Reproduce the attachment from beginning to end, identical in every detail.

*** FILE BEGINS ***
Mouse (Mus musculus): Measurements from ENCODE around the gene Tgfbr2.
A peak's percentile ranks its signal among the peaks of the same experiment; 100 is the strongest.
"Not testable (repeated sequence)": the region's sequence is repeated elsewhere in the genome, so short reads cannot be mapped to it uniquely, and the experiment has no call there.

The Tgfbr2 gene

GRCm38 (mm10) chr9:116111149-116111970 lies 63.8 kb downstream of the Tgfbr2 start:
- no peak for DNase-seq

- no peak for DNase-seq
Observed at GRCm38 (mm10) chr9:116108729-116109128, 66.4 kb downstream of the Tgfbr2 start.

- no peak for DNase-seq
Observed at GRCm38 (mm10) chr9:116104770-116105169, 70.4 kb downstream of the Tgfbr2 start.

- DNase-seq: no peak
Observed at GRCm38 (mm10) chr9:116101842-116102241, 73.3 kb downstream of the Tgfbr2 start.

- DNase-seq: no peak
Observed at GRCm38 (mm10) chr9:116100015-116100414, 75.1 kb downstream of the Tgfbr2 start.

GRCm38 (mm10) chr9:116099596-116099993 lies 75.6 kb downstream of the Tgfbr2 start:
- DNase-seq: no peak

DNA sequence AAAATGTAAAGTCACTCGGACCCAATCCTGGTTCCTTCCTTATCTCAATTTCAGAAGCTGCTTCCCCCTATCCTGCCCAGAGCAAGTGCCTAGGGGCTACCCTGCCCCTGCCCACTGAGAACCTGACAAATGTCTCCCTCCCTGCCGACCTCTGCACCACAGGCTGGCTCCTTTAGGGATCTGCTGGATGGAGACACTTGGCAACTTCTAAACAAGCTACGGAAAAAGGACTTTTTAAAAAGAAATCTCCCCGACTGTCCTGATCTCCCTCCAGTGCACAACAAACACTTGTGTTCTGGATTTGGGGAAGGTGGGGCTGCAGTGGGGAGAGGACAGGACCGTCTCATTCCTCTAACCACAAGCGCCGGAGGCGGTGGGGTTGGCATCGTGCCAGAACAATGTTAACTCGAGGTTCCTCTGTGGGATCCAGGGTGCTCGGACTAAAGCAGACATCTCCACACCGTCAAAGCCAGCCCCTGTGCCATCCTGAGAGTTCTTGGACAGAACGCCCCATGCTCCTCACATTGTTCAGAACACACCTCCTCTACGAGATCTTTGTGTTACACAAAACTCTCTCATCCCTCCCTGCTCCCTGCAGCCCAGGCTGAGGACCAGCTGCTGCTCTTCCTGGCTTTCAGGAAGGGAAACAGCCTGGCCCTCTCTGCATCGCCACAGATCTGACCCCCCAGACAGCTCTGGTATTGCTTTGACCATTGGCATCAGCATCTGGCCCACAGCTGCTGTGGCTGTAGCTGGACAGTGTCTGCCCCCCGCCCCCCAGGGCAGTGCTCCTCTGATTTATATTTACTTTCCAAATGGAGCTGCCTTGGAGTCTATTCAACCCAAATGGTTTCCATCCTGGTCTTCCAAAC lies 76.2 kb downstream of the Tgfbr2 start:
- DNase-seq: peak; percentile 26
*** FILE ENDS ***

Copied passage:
Mouse (Mus musculus): Measurements from ENCODE around the gene Tgfbr2.
A peak's percentile ranks its signal among the peaks of the same experiment; 100 is the strongest.
"Not testable (repeated sequence)": the region's sequence is repeated elsewhere in the genome, so short reads cannot be mapped to it uniquely, and the experiment has no call there.

The Tgfbr2 gene

GRCm38 (mm10) chr9:116111149-116111970 lies 63.8 kb downstream of the Tgfbr2 start:
- no peak for DNase-seq

- no peak for DNase-seq
Observed at GRCm38 (mm10) chr9:116108729-116109128, 66.4 kb downstream of the Tgfbr2 start.

- no peak for DNase-seq
Observed at GRCm38 (mm10) chr9:116104770-116105169, 70.4 kb downstream of the Tgfbr2 start.

- DNase-seq: no peak
Observed at GRCm38 (mm10) chr9:116101842-116102241, 73.3 kb downstream of the Tgfbr2 start.

- DNase-seq: no peak
Observed at GRCm38 (mm10) chr9:116100015-116100414, 75.1 kb downstream of the Tgfbr2 start.

GRCm38 (mm10) chr9:116099596-116099993 lies 75.6 kb downstream of the Tgfbr2 start:
- DNase-seq: no peak

DNA sequence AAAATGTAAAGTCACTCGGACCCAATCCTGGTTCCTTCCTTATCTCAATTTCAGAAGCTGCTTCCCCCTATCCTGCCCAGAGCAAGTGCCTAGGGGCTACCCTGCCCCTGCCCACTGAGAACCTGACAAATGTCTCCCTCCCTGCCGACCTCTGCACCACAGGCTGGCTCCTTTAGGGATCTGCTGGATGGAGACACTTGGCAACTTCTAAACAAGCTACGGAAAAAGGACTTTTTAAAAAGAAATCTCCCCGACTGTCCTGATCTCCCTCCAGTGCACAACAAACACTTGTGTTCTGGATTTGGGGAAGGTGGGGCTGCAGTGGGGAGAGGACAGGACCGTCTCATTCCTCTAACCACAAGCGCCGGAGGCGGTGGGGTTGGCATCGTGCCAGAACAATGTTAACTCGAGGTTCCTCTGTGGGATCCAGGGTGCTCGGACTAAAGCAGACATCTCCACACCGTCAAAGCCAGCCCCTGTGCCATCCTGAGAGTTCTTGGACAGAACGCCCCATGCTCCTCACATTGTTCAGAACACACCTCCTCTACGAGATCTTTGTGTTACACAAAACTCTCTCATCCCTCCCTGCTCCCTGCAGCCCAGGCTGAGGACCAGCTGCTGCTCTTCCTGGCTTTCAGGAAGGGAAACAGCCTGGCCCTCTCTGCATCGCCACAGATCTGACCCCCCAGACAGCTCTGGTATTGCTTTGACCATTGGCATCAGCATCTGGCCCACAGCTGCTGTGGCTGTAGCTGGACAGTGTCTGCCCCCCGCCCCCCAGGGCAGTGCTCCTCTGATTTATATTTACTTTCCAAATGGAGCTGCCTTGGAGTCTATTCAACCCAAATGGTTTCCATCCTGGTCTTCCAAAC lies 76.2 kb downstream of the Tgfbr2 start:
- DNase-seq: peak; percentile 26